California Adds Resources for Employers and Workers Affected by Coronavirus

By Toni Vranjes March 23, 2020
map of California

As the coronavirus pandemic continues to spread illness and anxiety, California employers are scrambling to adjust to the new circumstances. Among other things, they should be aware of state resources available to businesses and workers who are economically affected, as well as notice requirements governing layoffs and shutdowns.

The California Employment Development Department (EDD) offers benefits for eligible workers whose hours have been cut or who have been laid off. As the crisis grows, companies should inform their employees about the details of these benefits.

EDD resources also are available for struggling businesses. This includes an Unemployment Insurance Work Sharing Program that can serve as an alternative to layoffs. In addition, the state is providing tax relief for companies affected by the outbreak.

Employers should be aware of updated guidance regarding the California Worker Adjustment and Retraining Notification (Cal-WARN) Act. Under the state law, certain businesses must give 60 days' advance notice before mass layoffs or plant closings—except in certain limited circumstances. In response to the coronavirus pandemic, California Gov. Gavin Newsom issued an executive order on March 17 suspending the 60-day notice requirement during the crisis.

Unemployment and Reduced Hours

Companies should make sure their employees are aware of all unemployment-insurance benefits, said Esra Hudson, an attorney with Manatt in Los Angeles.

Employees who have been laid off or whose work hours have been cut because of the crisis can file a claim for unemployment insurance. This program offers partial wage replacement for people who are in these circumstances through no fault of their own, according to the EDD.

Furloughed workers also can apply for benefits, noted Meryl Mills, an attorney with Lewis Brisbois in Denver and Los Angeles. In a furlough, an employer temporarily reduces hours or shuts down operations with an expectation or hope that employees will return to work within a few weeks.

According to the EDD website, "If you are temporarily out of work and plan to return to the same employer, you do not need to meet the usual requirement of looking for work while you are collecting unemployment benefits."

Nevertheless, these workers still need to meet other eligibility criteria, such as being "available and ready to work," the agency said.

In a key development, Newsom waived the usual one-week waiting period for employees who lose work or are disabled as a result of the coronavirus outbreak. The announcement was part of an executive order issued on March 12.

Now, eligible workers can receive benefits for their first week of lost work. Still, it might take a few weeks for the EDD to process and issue payments, especially given the high volume of claims right now, according to Mills.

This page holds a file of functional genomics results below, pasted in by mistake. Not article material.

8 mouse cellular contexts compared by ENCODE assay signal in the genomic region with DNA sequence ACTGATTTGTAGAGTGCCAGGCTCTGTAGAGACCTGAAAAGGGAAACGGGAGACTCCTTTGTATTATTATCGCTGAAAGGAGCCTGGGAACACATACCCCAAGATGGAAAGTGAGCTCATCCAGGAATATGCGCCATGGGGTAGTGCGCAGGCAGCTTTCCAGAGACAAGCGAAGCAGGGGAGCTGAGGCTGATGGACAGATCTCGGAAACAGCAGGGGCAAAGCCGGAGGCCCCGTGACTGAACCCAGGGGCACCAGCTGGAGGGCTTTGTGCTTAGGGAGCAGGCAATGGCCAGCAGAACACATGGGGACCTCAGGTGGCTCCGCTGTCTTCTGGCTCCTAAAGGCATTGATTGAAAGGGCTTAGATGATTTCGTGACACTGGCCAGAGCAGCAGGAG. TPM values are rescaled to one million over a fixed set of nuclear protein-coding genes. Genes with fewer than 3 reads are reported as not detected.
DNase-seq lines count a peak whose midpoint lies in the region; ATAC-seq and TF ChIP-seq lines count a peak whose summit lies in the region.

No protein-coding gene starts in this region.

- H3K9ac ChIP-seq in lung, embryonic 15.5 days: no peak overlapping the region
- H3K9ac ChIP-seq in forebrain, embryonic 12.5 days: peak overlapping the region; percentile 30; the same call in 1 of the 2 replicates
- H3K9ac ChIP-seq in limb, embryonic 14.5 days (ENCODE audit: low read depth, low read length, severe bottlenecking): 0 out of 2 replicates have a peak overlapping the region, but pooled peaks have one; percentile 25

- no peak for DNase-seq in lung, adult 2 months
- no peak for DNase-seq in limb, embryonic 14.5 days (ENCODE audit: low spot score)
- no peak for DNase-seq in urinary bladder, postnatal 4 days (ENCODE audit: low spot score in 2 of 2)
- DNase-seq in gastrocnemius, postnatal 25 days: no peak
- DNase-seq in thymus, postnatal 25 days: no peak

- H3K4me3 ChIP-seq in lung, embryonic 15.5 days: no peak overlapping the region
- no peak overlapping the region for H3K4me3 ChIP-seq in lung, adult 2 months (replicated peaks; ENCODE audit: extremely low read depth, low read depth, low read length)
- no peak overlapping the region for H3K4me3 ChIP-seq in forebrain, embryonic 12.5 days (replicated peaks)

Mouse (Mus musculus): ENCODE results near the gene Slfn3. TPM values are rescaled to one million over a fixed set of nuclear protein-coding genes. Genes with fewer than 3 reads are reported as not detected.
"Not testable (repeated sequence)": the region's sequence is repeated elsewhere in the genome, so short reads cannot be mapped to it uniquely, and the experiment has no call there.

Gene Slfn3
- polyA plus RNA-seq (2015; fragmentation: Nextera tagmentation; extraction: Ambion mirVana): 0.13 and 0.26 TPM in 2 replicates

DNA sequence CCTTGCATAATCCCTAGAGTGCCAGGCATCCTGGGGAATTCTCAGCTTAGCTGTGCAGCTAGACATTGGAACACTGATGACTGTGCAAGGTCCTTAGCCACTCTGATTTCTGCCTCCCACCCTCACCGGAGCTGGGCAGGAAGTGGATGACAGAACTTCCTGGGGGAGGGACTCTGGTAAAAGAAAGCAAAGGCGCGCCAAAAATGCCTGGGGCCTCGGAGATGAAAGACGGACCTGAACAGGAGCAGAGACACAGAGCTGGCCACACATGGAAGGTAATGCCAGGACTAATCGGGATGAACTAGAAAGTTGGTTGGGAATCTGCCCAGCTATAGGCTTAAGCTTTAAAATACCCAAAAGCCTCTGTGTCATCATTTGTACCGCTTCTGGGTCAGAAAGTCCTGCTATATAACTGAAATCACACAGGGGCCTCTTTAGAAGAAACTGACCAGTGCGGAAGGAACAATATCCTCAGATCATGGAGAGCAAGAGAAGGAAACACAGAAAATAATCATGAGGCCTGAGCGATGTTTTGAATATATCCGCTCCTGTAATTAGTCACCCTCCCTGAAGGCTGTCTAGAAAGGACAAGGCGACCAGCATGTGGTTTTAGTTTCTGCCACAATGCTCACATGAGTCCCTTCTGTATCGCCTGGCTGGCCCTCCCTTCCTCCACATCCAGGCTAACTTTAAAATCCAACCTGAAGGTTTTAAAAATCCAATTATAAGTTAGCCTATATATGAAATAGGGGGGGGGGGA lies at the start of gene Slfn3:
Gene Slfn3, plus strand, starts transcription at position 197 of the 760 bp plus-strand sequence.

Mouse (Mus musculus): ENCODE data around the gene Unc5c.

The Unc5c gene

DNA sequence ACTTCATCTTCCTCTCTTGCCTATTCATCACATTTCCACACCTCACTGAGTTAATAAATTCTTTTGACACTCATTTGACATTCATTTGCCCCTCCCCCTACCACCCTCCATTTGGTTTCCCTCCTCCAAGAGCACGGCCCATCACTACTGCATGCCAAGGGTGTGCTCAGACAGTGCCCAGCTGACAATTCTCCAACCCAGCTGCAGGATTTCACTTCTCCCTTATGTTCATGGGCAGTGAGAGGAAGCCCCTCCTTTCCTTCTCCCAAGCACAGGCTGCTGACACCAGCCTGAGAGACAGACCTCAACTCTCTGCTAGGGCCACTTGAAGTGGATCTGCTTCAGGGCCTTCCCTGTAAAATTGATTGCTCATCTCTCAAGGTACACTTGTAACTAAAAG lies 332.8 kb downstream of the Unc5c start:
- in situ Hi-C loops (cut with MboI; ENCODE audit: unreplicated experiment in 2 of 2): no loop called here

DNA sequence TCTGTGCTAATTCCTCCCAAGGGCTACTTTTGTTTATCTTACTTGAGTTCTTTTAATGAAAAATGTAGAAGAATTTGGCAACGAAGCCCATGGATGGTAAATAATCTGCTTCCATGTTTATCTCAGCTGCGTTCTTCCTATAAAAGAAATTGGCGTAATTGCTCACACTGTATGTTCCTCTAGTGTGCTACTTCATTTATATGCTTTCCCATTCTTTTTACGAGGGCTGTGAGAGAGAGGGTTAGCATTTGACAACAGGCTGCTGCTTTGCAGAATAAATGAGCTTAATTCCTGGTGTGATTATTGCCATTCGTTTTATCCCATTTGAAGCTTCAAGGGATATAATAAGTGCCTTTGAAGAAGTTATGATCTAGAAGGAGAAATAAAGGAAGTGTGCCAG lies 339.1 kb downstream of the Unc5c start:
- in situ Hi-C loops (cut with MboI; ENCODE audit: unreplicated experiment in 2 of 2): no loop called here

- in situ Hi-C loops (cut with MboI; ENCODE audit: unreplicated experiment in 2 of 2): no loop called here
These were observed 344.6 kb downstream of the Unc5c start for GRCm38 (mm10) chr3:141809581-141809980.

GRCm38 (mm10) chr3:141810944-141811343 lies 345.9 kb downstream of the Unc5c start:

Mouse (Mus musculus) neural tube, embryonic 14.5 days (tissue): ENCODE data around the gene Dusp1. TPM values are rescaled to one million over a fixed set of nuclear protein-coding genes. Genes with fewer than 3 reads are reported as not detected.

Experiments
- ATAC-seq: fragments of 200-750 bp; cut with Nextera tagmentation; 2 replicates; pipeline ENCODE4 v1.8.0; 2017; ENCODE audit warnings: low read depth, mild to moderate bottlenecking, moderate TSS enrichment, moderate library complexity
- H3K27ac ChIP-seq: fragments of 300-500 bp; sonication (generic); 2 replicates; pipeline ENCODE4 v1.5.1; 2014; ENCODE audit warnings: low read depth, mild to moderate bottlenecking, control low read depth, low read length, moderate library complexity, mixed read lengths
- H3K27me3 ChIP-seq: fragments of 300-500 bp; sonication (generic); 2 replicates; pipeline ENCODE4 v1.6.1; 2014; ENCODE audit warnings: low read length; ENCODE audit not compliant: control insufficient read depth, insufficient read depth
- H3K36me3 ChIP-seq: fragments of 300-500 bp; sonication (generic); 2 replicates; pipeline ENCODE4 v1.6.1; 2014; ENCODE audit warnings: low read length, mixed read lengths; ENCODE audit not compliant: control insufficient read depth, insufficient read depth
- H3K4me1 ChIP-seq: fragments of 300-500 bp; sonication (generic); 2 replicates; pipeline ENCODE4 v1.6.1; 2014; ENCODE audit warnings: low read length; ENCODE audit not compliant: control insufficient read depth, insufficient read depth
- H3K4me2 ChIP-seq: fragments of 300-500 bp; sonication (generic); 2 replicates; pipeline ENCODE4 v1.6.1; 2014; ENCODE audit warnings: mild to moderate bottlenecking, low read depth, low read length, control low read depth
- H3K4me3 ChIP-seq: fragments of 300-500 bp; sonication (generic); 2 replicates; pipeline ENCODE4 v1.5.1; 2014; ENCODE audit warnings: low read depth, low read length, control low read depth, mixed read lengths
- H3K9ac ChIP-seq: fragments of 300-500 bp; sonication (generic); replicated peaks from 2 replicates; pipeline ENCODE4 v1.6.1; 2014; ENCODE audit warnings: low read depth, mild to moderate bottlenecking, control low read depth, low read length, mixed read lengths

Another option for employers is the Unemployment Insurance Work Sharing Program. Businesses can reduce employees' hours and wages instead of laying them off, and those workers can receive benefits from the EDD. The goal is to help companies retain employees and to help workers stay employed during an economic downturn.

Employers affected by the pandemic can get additional help through the governor's March 12 executive order by requesting a 60-day extension for state tax filing without incurring penalties or interest.

Layoff Notice Rules Relaxed

Under the Cal-WARN Act, companies with 75 or more employees must follow specific notice requirements before closing plants or conducting mass layoffs. The act applies to all plant closures and to layoffs of 50 or more workers during a 30-day period.

Employers are required to give 60 days' advance notice of such actions—with exceptions for "physical calamity" or an "act of war."

[SHRM members-only HR Q&A: What are the requirements under Cal-WARN?]

The governor's March 17 executive order suspended that 60-day notice requirement until the end of the emergency. The suspension is retroactive to March 4.

The following conditions must be met:

  • The layoffs or shutdowns must be caused by coronavirus-related "business circumstances that were not reasonably foreseeable as of the time that notice would have been required."
  • Companies need to provide as much notice "as is practicable."
  • Written notices provided after the executive order was issued must include information about EDD unemployment-insurance benefits.

Newsom said the suspension was urgently needed as a result of the virus. "Because of the need to prevent or mitigate the spread of COVID-19, employers have had to close rapidly without providing their employees the advance notice required under California law," his executive order states.

The order is necessary given the new reality, said Ross Boughton, an attorney with FordHarrison in San Francisco. He described it as a "reasonable and prudent" response to the unprecedented nature of the pandemic and to shelter-in-place orders that limit which businesses can operate during the crisis.

Boughton noted that the California Legislature didn't envision a pandemic of this magnitude when drafting the Cal-WARN Act. For that reason, exceptions to the usual procedures are needed to allow businesses to properly respond to the situation.

Certain industries have been hit hard. The hospitality industry—which includes hotels and theme parks—is especially susceptible to mass layoffs as a result of the emergency, observed Warren Nelson, an attorney with Fisher Phillips in Irvine.

Given the fast-moving developments during the coronavirus pandemic, employers that are considering layoffs or closures should consult an attorney for guidance.

Toni Vranjes is a freelance business writer in San Pedro, Calif.



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